Social Injustice In To Kill A Mockinbird
To Kill a Mockingbird by Harper Lee shows the reader a time of social injustice and racial discrimination in the American South. The book tells the life of a young girl, Jean Louis Finch, who observes this discrimination around her and even experiences some bullying herself. The elements Harper Lee created in To Kill a Mockingbird beautifully tell the story in a seamless fashion. The first element Harper created tells story in a point-of-view from a young girl, the second element creates a strong-willed protagonist who sets an almost perfect example of what a good person should be throughout the story, the third element of the story discusses the systematic racism passed down from generation to generation in the south since before the Civil War.
In To Kill a Mockingbird, Jean Louis Finch, or Scout, narrates the story from a point of view that brings an unexpected but needed innocence to the novel. She tells the story in a more naïve way that connects with a reader now who would not understand why these people continually discriminate against other races and even genders. Throughout the novel Scout shows a sense of compassion for the man her father is defending, Tom Robinson. She does not understand why her older counterparts continually discriminate against Tom not for the crime he has been accused of, but because of his race. This element shows how Harper Lee wanted to connect with the reader especially with a younger demographic.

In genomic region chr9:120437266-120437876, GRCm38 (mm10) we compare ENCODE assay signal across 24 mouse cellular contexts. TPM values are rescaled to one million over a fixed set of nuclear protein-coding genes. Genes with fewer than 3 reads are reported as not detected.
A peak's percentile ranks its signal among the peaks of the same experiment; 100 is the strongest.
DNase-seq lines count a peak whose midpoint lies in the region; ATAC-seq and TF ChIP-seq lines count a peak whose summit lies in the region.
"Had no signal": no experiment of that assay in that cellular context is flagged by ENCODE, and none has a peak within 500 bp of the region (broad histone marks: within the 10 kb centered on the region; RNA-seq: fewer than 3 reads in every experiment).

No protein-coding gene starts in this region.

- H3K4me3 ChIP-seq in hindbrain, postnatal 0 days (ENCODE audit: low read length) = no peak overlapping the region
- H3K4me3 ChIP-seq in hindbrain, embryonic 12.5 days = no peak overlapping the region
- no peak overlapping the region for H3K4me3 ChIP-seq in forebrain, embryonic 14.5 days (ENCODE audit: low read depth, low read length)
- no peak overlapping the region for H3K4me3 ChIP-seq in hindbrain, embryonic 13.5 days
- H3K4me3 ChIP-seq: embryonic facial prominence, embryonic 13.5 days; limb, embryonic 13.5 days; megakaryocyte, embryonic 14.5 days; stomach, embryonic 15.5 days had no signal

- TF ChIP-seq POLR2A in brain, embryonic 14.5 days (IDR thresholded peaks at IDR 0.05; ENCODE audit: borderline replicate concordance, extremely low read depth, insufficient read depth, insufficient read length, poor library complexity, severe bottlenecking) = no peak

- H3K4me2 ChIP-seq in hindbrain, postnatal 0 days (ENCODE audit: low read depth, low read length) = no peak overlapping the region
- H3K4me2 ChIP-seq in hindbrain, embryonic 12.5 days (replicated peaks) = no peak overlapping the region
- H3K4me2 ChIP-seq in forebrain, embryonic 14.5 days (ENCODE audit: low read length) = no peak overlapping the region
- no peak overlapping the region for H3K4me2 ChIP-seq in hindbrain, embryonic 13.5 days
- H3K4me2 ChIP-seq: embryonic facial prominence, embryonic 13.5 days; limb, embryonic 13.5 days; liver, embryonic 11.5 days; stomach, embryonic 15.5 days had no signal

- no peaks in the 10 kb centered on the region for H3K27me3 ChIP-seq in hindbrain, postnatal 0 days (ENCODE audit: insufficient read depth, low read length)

The third element of this novel creates an almost perfect example of a good person, Atticus Finch. Throughout the novel Atticus does what a morally-right and strong-willed person would do. He represents all the good of humankind and constantly treats with others with the utmost respect, even those who deny him respect. In the novel Atticus becomes the appointed lawyer of Tom Robinson, a man accused of raping Mayella Ewell. He takes on the challenge with courage and nobility knowing how much resentment he will endure from the town. He endures this resentment and gives Tom Robinson the best defense he can offer, to the disapproval of the townspeople.
The third element discusses the continual racism and discrimination that rooted itself in the south since before the Civil War. This novel takes place sometime in the 1920’s but Harper Lee published it in the 1960’s, a time in America where race discrimination became a wildly discussed topic. The discussion of race in To Kill a Mockingbird sent ripples through American society and created a larger discussion about racial discrimination that needed to happen. Even though the novel discussed racial discrimination in the 1920’s many of the scenarios from the novel were still applicable in the 1960s showing that nothing changed in America pertaining to racism. To Kill a Mockingbird pushed for social change in America.
To Kill a Mockingbird discusses many important topics that still apply to today’s society. To Kill a Mockingbird shows what an inspirational and timeless novel should be by using elements of creating a connection through point of view, giving the reader a protagonist that sets an example, and opening the conversation about prominent but controversial social topics.
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